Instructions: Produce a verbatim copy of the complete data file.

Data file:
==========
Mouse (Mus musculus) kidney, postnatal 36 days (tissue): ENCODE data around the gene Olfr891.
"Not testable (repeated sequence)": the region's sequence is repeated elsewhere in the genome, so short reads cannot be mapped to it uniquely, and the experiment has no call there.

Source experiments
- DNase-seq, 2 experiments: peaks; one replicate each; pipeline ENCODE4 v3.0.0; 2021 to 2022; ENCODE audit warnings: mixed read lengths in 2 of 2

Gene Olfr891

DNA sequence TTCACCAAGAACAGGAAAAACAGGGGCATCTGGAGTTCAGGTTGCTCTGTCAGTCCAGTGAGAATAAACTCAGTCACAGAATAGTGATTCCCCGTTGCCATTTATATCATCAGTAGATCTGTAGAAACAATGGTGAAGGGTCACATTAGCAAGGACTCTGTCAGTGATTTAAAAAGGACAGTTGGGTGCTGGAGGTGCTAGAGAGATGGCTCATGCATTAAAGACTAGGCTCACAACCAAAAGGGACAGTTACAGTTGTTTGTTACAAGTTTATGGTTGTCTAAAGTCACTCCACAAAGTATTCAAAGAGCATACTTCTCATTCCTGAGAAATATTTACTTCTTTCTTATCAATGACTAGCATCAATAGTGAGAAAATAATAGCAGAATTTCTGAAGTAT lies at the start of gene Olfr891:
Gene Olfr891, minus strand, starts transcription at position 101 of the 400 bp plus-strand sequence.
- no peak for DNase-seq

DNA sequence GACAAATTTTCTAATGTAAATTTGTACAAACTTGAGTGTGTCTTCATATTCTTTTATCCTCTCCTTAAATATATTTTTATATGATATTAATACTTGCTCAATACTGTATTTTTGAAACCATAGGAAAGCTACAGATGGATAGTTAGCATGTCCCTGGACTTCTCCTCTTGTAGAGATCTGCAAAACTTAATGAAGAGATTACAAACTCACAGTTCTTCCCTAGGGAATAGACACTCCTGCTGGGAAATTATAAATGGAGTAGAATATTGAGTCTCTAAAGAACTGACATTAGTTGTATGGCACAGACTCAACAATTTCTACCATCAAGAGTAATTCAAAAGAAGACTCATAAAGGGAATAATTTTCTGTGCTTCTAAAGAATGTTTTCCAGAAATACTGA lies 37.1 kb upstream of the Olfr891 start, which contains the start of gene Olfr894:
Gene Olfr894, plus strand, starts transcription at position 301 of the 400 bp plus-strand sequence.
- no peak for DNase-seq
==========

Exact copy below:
Mouse (Mus musculus) kidney, postnatal 36 days (tissue): ENCODE data around the gene Olfr891.
"Not testable (repeated sequence)": the region's sequence is repeated elsewhere in the genome, so short reads cannot be mapped to it uniquely, and the experiment has no call there.

Source experiments
- DNase-seq, 2 experiments: peaks; one replicate each; pipeline ENCODE4 v3.0.0; 2021 to 2022; ENCODE audit warnings: mixed read lengths in 2 of 2

Gene Olfr891

DNA sequence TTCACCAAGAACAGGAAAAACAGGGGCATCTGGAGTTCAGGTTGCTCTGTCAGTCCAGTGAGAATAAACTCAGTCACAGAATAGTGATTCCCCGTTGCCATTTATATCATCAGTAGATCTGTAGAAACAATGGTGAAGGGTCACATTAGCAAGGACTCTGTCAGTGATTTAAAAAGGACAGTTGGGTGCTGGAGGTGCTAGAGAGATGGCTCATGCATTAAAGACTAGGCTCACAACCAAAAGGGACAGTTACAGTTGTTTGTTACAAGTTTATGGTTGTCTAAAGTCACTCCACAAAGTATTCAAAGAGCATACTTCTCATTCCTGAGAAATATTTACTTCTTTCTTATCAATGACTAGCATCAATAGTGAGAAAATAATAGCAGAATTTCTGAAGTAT lies at the start of gene Olfr891:
Gene Olfr891, minus strand, starts transcription at position 101 of the 400 bp plus-strand sequence.
- no peak for DNase-seq

DNA sequence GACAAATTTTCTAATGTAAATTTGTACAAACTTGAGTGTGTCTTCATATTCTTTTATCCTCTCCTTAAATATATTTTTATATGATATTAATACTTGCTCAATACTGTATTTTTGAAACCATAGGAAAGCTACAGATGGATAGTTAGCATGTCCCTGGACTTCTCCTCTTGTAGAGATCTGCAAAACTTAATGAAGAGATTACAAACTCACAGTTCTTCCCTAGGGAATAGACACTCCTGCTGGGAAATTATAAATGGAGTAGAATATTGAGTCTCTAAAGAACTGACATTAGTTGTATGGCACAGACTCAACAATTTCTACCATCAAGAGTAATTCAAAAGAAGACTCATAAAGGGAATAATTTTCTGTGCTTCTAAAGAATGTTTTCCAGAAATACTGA lies 37.1 kb upstream of the Olfr891 start, which contains the start of gene Olfr894:
Gene Olfr894, plus strand, starts transcription at position 301 of the 400 bp plus-strand sequence.
- no peak for DNase-seq